Following the ruling, companies that transfer data from the EU to the U.S. must consider:
Data in General: It may sound simple, but the most important action companies can take following the verdict is to be aware of as much information as possible about their data transfers. Know what type of data is being processed and where it’s going. For EU companies, alarm bells should start ringing as soon as data moves out of EU territory.
Reasons for Data Transfer A seemingly simple task, but companies that move data internationally should also be aware of the grounds upon which the data is being transferred in the first place.
Data Protection: Another element to be aware of is exactly what measures your IoT company has in place to adequately protect personal data. As suggested by the EU, technical measures to protect data include appropriate actions to address online security, risk of data loss, and data alteration or unauthorized access. Organizational measures, on the other hand, include restricting access to personal data only to authorised persons.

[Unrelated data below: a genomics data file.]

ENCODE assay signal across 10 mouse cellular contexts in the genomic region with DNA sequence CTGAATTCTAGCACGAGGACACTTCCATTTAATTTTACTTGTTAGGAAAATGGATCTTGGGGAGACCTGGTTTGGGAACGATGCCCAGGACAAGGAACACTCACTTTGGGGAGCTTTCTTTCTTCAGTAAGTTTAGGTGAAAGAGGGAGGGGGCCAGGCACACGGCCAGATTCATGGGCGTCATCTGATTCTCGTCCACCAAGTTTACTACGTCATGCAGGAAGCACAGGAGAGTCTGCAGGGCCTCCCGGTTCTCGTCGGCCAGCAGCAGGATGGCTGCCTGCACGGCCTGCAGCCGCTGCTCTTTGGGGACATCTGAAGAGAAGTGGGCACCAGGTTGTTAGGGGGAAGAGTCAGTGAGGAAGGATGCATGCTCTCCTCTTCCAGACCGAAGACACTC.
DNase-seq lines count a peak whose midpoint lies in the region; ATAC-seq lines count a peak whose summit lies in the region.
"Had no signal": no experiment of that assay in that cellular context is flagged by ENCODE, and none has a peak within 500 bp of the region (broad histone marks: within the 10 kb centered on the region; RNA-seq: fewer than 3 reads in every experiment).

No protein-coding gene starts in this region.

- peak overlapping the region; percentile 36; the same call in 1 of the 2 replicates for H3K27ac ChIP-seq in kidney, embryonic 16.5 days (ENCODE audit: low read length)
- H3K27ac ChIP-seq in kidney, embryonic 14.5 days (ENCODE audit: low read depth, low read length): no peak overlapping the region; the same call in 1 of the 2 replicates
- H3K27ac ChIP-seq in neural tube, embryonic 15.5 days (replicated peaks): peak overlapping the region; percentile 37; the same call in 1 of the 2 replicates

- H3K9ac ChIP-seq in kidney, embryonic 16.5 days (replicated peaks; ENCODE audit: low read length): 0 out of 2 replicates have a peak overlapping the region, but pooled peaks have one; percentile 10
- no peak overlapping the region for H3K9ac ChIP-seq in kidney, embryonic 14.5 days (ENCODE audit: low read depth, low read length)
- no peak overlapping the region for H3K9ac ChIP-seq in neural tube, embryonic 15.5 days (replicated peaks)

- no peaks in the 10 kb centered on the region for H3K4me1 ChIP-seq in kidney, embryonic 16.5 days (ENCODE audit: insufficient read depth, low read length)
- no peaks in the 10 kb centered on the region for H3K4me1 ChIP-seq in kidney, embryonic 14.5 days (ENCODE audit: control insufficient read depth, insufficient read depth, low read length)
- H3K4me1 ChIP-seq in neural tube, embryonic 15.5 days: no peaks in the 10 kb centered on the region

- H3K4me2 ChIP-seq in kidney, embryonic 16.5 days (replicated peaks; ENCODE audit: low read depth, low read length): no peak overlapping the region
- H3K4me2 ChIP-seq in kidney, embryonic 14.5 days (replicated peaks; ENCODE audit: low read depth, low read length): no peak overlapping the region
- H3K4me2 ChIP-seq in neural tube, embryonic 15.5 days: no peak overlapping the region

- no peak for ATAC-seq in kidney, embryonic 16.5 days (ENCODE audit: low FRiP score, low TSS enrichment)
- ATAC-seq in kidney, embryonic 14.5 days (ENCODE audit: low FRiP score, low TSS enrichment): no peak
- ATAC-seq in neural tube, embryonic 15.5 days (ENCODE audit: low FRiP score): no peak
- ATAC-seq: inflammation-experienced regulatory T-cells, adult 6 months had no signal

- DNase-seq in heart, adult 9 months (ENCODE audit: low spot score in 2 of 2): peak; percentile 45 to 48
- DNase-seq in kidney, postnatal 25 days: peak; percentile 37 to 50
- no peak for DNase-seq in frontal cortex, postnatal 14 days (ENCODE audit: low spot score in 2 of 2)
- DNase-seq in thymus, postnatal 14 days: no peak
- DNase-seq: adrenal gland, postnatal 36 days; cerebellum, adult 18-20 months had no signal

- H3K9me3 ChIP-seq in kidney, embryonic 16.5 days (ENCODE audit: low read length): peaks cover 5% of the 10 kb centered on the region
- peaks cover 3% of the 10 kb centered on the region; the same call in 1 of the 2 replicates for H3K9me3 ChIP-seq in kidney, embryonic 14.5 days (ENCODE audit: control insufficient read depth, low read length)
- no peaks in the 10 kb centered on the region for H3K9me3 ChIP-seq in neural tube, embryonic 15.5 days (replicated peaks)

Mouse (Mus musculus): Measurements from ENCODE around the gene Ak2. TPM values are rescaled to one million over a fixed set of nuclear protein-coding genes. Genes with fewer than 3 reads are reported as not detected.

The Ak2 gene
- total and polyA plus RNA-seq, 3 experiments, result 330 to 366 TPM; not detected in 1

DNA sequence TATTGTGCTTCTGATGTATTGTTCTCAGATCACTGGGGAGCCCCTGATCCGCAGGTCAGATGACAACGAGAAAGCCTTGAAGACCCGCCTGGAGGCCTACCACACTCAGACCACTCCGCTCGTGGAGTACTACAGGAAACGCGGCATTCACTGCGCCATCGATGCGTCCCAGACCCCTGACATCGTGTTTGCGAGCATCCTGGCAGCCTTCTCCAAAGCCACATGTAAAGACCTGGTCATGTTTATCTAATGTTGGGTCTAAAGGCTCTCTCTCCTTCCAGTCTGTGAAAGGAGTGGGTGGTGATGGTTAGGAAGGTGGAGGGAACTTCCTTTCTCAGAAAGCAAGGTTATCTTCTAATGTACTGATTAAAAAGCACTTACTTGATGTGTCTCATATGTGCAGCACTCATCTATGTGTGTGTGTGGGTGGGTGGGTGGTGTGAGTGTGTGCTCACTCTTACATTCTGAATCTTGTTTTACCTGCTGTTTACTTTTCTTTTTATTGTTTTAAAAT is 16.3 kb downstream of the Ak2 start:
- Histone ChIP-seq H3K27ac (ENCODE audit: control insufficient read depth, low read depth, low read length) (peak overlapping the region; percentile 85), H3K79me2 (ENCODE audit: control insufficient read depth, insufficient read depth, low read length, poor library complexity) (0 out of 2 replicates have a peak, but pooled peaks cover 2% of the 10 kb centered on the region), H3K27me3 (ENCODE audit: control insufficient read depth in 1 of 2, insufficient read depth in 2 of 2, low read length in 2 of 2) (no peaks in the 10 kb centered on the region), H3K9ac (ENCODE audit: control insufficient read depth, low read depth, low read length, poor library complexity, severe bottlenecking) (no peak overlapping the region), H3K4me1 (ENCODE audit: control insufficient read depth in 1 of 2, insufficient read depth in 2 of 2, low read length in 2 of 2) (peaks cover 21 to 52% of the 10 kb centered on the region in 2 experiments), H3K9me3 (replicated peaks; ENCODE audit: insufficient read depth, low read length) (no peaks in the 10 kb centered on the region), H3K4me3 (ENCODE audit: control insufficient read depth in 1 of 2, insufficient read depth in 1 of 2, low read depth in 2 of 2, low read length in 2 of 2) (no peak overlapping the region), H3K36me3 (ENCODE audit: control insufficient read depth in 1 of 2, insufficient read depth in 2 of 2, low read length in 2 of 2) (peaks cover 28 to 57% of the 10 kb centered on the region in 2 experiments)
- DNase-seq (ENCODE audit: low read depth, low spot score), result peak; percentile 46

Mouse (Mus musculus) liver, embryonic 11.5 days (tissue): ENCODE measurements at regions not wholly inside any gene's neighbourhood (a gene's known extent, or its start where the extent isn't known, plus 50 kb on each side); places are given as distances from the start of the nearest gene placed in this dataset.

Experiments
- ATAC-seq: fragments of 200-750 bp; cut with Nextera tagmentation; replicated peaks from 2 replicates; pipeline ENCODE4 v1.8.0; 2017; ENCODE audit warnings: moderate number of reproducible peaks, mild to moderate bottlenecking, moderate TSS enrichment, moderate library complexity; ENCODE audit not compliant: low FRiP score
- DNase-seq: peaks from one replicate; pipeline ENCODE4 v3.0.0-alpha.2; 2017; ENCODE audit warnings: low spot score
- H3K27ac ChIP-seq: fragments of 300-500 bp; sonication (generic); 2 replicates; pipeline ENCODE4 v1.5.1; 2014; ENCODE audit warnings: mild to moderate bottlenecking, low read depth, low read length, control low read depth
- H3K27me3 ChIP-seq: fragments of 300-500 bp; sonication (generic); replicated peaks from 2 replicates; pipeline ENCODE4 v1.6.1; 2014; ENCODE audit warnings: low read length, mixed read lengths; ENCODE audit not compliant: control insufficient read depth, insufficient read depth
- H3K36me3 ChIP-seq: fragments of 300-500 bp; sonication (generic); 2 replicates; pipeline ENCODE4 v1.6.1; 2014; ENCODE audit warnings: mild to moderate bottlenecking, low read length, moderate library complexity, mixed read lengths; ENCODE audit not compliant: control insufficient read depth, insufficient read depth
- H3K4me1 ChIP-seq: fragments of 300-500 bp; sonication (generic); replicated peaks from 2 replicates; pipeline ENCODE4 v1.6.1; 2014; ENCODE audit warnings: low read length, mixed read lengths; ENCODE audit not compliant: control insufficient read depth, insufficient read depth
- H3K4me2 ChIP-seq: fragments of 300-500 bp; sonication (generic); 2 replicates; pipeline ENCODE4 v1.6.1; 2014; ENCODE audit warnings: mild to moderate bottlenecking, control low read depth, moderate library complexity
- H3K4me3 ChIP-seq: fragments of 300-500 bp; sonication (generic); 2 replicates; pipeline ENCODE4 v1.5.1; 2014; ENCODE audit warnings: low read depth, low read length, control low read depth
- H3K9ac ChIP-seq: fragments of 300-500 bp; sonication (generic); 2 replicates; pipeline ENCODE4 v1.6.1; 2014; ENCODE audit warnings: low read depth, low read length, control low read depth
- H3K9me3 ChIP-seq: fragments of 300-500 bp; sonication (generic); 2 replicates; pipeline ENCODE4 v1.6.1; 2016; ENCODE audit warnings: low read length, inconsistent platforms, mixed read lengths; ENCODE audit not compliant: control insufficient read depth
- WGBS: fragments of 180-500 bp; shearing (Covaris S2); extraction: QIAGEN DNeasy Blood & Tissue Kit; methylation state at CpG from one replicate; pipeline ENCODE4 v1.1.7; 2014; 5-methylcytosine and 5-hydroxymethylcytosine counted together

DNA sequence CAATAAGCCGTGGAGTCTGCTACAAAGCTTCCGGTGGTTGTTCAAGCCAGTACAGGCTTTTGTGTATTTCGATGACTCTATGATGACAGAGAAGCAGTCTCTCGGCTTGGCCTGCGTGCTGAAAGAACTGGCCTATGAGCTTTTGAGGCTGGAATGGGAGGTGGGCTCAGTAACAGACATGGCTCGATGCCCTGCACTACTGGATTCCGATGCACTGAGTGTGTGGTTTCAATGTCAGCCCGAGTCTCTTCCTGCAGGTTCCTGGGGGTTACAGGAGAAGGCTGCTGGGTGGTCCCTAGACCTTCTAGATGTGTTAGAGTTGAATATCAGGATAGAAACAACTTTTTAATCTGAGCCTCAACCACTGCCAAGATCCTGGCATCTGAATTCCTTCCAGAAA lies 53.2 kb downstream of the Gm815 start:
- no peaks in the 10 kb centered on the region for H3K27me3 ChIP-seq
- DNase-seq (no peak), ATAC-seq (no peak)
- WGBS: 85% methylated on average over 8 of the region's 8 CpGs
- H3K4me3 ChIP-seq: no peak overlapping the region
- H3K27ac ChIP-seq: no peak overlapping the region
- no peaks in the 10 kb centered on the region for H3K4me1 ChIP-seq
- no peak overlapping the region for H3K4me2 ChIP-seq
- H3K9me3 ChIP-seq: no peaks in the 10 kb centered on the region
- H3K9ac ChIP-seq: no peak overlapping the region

Third Countries: Finally, it’s important to have a good understanding of the laws and regulations in the third countries that data passes through and the level of protection they provide. This also involves implementing additional controls where necessary.
Regional and Continental Rules
Meanwhile, it’s worth mentioning that differing regional and continental data rights present further legal curveballs. While the EU receives blanket protection from its GDPR, the U.S. is a patchwork of state laws. The most prominent IoT security bill to date is the California Consumer Privacy Act, which clarifies that people can opt-out of both the sale and sharing of their personal information to third parties.
Therefore, U.S. cloud companies need to consider the data rights of European customers and those of Californians. Interestingly, the same consideration does not yet apply to Texans or Floridians. As with many decisions in the U.S., state legislatures decide data rights. Patchwork rulings mean that companies must stay up to date as further states pass data privacy mandates. For example, New York, Maryland and Hawaii have upcoming, varied rules on the horizon.
This ongoing discrepancy between blanket continental regulations and regional rulings requires further vigilance.
What Does This Mean for IoT Companies?